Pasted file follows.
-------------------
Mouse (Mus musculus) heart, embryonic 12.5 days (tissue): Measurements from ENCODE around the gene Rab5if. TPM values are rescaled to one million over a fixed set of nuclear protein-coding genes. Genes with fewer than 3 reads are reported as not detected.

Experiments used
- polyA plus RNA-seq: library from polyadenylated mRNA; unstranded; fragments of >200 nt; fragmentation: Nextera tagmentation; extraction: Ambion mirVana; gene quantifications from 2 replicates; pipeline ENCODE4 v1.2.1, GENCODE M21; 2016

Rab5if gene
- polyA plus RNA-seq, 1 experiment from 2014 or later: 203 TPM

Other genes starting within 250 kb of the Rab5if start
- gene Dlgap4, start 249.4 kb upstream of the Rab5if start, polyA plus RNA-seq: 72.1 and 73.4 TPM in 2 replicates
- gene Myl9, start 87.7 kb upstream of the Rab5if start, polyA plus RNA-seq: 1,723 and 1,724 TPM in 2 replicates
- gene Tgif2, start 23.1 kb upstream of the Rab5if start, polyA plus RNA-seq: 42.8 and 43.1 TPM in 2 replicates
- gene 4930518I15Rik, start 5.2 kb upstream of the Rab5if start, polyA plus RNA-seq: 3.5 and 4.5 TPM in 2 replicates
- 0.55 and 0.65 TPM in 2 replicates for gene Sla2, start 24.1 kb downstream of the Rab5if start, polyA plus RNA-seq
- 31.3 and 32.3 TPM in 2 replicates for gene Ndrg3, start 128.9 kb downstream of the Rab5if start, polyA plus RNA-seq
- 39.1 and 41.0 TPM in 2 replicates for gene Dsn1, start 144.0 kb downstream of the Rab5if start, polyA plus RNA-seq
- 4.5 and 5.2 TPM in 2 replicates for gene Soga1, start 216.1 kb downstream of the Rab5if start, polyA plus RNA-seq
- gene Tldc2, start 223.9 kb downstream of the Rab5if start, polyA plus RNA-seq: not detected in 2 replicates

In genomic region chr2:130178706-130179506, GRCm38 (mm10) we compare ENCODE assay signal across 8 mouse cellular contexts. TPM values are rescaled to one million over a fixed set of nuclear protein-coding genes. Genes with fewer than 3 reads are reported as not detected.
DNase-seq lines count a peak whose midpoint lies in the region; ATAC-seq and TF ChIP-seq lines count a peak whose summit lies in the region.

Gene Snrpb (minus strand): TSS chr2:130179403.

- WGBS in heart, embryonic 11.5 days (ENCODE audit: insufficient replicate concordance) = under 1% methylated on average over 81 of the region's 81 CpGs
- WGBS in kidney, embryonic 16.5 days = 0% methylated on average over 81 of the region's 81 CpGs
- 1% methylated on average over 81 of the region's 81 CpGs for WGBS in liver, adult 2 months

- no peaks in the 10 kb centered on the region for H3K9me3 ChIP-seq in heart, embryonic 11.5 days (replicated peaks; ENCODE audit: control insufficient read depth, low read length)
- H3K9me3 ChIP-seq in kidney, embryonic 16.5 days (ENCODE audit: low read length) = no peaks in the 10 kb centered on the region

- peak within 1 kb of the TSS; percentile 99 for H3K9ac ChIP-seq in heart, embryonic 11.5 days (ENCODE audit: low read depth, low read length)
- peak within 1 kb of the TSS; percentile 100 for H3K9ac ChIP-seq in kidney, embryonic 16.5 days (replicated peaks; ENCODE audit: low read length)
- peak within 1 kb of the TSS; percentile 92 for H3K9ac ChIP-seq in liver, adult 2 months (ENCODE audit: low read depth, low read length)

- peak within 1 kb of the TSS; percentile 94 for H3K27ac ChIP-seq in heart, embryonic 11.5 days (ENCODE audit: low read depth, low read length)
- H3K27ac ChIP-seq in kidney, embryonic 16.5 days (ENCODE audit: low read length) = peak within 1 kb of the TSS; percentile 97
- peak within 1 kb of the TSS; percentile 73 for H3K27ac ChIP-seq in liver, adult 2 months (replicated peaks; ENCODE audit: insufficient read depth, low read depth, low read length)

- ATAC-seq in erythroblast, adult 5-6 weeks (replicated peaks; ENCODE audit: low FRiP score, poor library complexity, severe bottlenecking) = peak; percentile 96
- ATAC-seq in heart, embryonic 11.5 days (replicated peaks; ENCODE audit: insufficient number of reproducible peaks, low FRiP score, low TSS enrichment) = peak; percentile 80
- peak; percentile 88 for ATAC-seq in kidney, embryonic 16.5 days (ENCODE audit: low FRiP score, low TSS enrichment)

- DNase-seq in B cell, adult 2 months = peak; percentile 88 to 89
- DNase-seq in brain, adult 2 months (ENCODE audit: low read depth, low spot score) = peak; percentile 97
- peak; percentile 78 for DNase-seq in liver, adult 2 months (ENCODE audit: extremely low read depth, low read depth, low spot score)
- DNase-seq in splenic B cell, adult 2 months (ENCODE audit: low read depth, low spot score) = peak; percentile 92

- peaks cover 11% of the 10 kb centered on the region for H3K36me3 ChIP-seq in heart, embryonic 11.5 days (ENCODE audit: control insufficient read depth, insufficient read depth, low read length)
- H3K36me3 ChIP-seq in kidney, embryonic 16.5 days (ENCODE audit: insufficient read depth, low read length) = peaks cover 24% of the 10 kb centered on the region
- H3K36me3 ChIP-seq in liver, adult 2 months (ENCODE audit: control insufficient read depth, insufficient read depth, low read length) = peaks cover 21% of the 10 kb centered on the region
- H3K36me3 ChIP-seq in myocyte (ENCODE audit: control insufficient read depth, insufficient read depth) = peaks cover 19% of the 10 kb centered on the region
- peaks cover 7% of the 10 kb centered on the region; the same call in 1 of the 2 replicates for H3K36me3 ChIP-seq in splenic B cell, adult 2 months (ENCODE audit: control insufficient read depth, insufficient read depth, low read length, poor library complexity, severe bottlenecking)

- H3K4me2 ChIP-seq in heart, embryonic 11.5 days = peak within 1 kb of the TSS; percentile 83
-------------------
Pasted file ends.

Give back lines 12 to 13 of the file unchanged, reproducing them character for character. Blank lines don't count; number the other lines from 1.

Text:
- 31.3 and 32.3 TPM in 2 replicates for gene Ndrg3, start 128.9 kb downstream of the Rab5if start, polyA plus RNA-seq
- 39.1 and 41.0 TPM in 2 replicates for gene Dsn1, start 144.0 kb downstream of the Rab5if start, polyA plus RNA-seq